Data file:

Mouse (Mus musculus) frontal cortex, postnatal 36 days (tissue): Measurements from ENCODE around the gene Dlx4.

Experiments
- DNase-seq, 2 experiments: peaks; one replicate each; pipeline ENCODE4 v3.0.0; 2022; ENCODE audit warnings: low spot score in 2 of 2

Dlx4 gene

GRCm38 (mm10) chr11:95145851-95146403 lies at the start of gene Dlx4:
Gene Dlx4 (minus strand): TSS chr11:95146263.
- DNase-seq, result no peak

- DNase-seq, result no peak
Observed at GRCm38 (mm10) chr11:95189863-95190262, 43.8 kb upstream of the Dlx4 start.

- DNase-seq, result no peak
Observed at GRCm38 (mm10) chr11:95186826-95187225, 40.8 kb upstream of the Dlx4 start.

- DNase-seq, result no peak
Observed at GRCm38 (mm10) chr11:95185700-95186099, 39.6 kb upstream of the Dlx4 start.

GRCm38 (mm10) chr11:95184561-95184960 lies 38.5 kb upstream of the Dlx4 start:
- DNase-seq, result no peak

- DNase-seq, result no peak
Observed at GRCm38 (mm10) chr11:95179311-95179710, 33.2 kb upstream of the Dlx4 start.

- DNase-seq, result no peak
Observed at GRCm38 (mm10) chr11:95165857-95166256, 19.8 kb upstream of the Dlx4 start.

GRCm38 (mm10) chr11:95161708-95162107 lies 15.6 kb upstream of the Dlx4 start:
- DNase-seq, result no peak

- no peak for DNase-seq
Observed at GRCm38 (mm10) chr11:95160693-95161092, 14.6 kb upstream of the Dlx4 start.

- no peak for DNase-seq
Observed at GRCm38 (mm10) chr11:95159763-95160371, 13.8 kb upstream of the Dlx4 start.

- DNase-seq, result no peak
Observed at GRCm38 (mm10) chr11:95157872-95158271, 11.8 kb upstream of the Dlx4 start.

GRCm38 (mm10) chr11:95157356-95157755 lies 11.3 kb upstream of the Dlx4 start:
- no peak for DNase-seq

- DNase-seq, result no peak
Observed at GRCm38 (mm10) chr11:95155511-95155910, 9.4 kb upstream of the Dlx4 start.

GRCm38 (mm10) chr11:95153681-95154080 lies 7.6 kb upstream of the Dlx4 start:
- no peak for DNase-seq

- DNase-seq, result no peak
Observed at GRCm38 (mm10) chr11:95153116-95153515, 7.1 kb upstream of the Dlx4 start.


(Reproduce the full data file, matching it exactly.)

Mouse (Mus musculus) frontal cortex, postnatal 36 days (tissue): Measurements from ENCODE around the gene Dlx4.

Experiments
- DNase-seq, 2 experiments: peaks; one replicate each; pipeline ENCODE4 v3.0.0; 2022; ENCODE audit warnings: low spot score in 2 of 2

Dlx4 gene

GRCm38 (mm10) chr11:95145851-95146403 lies at the start of gene Dlx4:
Gene Dlx4 (minus strand): TSS chr11:95146263.
- DNase-seq, result no peak

- DNase-seq, result no peak
Observed at GRCm38 (mm10) chr11:95189863-95190262, 43.8 kb upstream of the Dlx4 start.

- DNase-seq, result no peak
Observed at GRCm38 (mm10) chr11:95186826-95187225, 40.8 kb upstream of the Dlx4 start.

- DNase-seq, result no peak
Observed at GRCm38 (mm10) chr11:95185700-95186099, 39.6 kb upstream of the Dlx4 start.

GRCm38 (mm10) chr11:95184561-95184960 lies 38.5 kb upstream of the Dlx4 start:
- DNase-seq, result no peak

- DNase-seq, result no peak
Observed at GRCm38 (mm10) chr11:95179311-95179710, 33.2 kb upstream of the Dlx4 start.

- DNase-seq, result no peak
Observed at GRCm38 (mm10) chr11:95165857-95166256, 19.8 kb upstream of the Dlx4 start.

GRCm38 (mm10) chr11:95161708-95162107 lies 15.6 kb upstream of the Dlx4 start:
- DNase-seq, result no peak

- no peak for DNase-seq
Observed at GRCm38 (mm10) chr11:95160693-95161092, 14.6 kb upstream of the Dlx4 start.

- no peak for DNase-seq
Observed at GRCm38 (mm10) chr11:95159763-95160371, 13.8 kb upstream of the Dlx4 start.

- DNase-seq, result no peak
Observed at GRCm38 (mm10) chr11:95157872-95158271, 11.8 kb upstream of the Dlx4 start.

GRCm38 (mm10) chr11:95157356-95157755 lies 11.3 kb upstream of the Dlx4 start:
- no peak for DNase-seq

- DNase-seq, result no peak
Observed at GRCm38 (mm10) chr11:95155511-95155910, 9.4 kb upstream of the Dlx4 start.

GRCm38 (mm10) chr11:95153681-95154080 lies 7.6 kb upstream of the Dlx4 start:
- no peak for DNase-seq

- DNase-seq, result no peak
Observed at GRCm38 (mm10) chr11:95153116-95153515, 7.1 kb upstream of the Dlx4 start.